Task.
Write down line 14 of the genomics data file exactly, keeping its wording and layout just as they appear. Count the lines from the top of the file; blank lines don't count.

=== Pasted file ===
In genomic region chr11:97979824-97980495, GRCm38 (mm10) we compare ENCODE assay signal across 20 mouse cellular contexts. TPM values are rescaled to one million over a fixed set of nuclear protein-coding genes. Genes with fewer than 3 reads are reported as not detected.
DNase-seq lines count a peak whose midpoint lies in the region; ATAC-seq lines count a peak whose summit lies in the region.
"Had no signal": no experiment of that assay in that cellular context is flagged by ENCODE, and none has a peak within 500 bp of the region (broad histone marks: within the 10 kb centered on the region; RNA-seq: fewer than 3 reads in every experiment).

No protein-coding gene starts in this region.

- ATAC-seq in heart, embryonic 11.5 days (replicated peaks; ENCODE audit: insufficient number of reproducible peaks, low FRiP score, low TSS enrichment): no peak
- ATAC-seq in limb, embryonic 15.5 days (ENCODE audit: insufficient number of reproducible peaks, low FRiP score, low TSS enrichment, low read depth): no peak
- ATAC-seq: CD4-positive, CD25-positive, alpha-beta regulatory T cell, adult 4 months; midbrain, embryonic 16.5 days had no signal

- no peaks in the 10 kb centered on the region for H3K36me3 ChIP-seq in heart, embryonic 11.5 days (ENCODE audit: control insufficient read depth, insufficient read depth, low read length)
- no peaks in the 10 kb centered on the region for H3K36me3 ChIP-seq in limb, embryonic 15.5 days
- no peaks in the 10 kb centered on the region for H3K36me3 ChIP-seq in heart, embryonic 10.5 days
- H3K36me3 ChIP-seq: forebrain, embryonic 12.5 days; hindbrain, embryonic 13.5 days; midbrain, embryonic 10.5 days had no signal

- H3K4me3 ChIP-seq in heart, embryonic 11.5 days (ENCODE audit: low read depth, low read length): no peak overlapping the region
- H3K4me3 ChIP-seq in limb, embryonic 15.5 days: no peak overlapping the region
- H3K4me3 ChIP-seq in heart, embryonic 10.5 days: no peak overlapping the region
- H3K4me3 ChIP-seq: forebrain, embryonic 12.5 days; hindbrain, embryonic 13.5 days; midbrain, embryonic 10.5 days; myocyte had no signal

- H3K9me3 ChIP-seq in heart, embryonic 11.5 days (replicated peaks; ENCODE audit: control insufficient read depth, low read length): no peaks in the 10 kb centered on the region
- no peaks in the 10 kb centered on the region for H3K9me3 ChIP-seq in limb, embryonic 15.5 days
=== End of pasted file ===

- H3K4me3 ChIP-seq in heart, embryonic 10.5 days: no peak overlapping the region